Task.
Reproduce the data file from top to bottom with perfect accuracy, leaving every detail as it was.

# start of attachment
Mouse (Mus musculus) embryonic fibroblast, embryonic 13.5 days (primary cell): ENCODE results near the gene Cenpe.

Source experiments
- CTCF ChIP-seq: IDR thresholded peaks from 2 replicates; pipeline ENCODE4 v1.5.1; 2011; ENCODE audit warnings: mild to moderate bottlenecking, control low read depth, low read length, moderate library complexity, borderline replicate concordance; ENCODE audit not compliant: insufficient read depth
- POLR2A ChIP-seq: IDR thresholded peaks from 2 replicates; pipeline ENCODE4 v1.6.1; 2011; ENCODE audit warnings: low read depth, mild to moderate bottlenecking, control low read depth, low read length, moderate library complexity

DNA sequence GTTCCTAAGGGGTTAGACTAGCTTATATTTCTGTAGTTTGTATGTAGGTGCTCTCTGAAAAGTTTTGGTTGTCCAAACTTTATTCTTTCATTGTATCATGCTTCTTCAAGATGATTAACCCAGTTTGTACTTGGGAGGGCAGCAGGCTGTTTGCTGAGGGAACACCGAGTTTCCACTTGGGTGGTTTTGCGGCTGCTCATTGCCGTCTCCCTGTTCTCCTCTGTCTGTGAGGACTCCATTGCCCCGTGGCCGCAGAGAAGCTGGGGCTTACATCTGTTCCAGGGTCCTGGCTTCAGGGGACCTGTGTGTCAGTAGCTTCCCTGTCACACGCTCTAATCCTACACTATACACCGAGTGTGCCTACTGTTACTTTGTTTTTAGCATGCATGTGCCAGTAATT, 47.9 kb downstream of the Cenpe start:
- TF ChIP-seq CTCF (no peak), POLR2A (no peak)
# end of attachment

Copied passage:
Mouse (Mus musculus) embryonic fibroblast, embryonic 13.5 days (primary cell): ENCODE results near the gene Cenpe.

Source experiments
- CTCF ChIP-seq: IDR thresholded peaks from 2 replicates; pipeline ENCODE4 v1.5.1; 2011; ENCODE audit warnings: mild to moderate bottlenecking, control low read depth, low read length, moderate library complexity, borderline replicate concordance; ENCODE audit not compliant: insufficient read depth
- POLR2A ChIP-seq: IDR thresholded peaks from 2 replicates; pipeline ENCODE4 v1.6.1; 2011; ENCODE audit warnings: low read depth, mild to moderate bottlenecking, control low read depth, low read length, moderate library complexity

DNA sequence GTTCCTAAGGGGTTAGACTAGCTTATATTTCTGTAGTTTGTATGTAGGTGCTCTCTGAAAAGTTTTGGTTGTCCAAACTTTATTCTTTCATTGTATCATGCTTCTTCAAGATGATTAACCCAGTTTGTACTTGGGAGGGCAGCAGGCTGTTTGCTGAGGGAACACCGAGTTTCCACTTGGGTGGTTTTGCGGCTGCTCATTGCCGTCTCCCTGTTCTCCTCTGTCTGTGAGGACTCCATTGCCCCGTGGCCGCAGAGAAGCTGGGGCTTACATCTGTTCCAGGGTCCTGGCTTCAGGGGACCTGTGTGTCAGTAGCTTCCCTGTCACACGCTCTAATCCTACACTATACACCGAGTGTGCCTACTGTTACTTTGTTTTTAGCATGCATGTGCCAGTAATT, 47.9 kb downstream of the Cenpe start:
- TF ChIP-seq CTCF (no peak), POLR2A (no peak)